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DfE refers itself to ICO over database access


The Department for Education (DfE) has referred itself to the Information Commissioner’s Office (ICO) over revelations that a database of young people has been made available to a company that works with the gambling industry.

It has confirmed that a breach took place through a third party, and reporting itself to the ICO, following a report in The Times (paywall) that the Learner Records Service, designed to help learning providers verify potential students’ previous educational achievements, had been passed to GB Group.

The company describes itself as a specialist in identity data intelligence and provides age and identity verification services to a range of organisations that include online gambling companies.

A spokesperson for the DfE said: “An education training provider wrongly provided access to this data and broke their agreement with us. This was completely unacceptable and we have immediately stopped the firm’s access and ended our agreement with them. We will be taking the strongest possible action.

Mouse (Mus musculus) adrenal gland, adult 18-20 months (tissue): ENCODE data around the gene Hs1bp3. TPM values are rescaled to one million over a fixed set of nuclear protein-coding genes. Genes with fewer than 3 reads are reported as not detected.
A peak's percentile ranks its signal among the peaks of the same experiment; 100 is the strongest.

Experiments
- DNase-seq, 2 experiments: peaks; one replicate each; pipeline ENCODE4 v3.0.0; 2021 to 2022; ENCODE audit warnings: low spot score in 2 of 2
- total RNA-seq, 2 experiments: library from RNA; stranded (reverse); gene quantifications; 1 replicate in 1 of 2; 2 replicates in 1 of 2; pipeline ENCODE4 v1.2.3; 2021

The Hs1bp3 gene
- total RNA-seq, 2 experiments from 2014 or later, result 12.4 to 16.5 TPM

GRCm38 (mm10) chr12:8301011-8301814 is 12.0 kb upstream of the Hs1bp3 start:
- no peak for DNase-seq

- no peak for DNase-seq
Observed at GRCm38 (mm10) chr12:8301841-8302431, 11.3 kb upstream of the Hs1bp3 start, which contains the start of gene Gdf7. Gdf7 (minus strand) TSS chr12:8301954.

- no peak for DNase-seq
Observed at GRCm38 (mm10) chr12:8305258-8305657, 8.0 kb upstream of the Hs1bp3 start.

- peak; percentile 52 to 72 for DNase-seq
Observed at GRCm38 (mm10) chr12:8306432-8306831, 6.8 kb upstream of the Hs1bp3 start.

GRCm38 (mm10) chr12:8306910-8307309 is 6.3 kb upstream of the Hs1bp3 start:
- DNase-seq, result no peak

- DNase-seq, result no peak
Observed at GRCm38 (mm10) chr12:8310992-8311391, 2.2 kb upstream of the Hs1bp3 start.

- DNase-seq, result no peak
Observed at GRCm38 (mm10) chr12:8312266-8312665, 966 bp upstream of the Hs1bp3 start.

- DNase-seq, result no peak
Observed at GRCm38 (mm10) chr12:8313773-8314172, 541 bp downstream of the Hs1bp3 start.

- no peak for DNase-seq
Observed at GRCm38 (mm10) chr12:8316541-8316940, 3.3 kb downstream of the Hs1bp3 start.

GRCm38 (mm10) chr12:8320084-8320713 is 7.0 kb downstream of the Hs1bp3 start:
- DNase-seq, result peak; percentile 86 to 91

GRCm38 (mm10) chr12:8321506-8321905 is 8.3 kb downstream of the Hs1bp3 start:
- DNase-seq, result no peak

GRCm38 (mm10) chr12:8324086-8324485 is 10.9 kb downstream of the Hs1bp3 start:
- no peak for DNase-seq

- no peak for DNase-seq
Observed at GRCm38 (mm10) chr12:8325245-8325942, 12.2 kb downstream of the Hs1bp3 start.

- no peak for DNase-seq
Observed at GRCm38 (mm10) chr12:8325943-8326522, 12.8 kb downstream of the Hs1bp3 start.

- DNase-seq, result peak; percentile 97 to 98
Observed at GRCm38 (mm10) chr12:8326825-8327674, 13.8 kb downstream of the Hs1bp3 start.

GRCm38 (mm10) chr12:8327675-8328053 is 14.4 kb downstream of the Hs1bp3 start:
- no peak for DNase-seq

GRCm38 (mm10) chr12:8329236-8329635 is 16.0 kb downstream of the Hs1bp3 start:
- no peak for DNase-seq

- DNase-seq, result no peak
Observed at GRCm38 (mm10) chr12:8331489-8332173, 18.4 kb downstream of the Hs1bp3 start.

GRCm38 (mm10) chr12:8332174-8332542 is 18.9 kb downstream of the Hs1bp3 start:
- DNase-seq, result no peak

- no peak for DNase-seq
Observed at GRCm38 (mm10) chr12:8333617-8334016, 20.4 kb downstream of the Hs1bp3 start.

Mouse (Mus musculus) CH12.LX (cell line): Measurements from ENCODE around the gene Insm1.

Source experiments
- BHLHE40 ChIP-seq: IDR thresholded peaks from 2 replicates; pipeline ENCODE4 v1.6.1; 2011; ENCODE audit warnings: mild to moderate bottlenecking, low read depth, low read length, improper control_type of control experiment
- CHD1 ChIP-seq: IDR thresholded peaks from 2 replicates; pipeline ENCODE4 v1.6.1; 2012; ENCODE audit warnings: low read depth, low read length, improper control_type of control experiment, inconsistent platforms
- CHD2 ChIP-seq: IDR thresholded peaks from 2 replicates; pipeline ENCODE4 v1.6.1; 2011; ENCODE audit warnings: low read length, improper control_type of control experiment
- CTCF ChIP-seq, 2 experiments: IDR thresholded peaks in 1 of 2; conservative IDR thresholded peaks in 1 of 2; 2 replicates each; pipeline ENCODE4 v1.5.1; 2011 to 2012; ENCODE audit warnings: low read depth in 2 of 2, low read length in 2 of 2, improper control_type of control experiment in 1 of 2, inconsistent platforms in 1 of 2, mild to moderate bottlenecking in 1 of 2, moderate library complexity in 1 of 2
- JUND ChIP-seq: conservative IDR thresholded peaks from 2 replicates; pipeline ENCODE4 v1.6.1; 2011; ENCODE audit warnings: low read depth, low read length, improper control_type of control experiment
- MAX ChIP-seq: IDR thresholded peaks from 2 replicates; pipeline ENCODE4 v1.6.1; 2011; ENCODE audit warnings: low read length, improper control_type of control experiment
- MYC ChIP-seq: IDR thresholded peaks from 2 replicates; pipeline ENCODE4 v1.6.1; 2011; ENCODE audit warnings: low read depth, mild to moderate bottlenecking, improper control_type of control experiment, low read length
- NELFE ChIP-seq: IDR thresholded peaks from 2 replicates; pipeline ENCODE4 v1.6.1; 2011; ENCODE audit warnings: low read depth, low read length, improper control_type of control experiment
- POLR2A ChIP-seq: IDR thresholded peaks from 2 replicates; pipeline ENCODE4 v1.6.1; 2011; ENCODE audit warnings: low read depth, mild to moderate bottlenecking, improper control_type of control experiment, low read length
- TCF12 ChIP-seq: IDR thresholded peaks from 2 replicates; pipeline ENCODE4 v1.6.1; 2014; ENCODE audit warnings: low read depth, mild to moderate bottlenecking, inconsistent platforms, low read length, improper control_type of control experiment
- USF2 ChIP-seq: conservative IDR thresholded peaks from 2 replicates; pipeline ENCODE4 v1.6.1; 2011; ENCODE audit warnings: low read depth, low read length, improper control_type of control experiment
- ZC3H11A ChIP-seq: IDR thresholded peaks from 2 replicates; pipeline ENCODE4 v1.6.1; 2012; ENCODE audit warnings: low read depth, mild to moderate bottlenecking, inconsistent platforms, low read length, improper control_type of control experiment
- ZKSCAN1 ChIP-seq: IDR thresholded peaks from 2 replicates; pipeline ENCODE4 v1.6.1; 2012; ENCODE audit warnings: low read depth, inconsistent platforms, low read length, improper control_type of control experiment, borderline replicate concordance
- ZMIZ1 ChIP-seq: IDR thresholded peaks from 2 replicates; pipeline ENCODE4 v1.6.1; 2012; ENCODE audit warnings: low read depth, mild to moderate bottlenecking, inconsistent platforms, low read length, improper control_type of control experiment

“To make sure this doesn’t happen again, the Education and Skills Funding Agency (which operates the Learner Record Service) has begun a full investigation of access to this data and any provider found to be in breach of their contracts will have their agreements terminated.”


According to The Times report, the database was passed to GB Group by employment screening company Trustopia. The DfE said this had not been authorised.

The data has been used to verify the ages of online customers. GB Group told The Times that it had used the database through a third party, that it took the issue seriously and was investigating.

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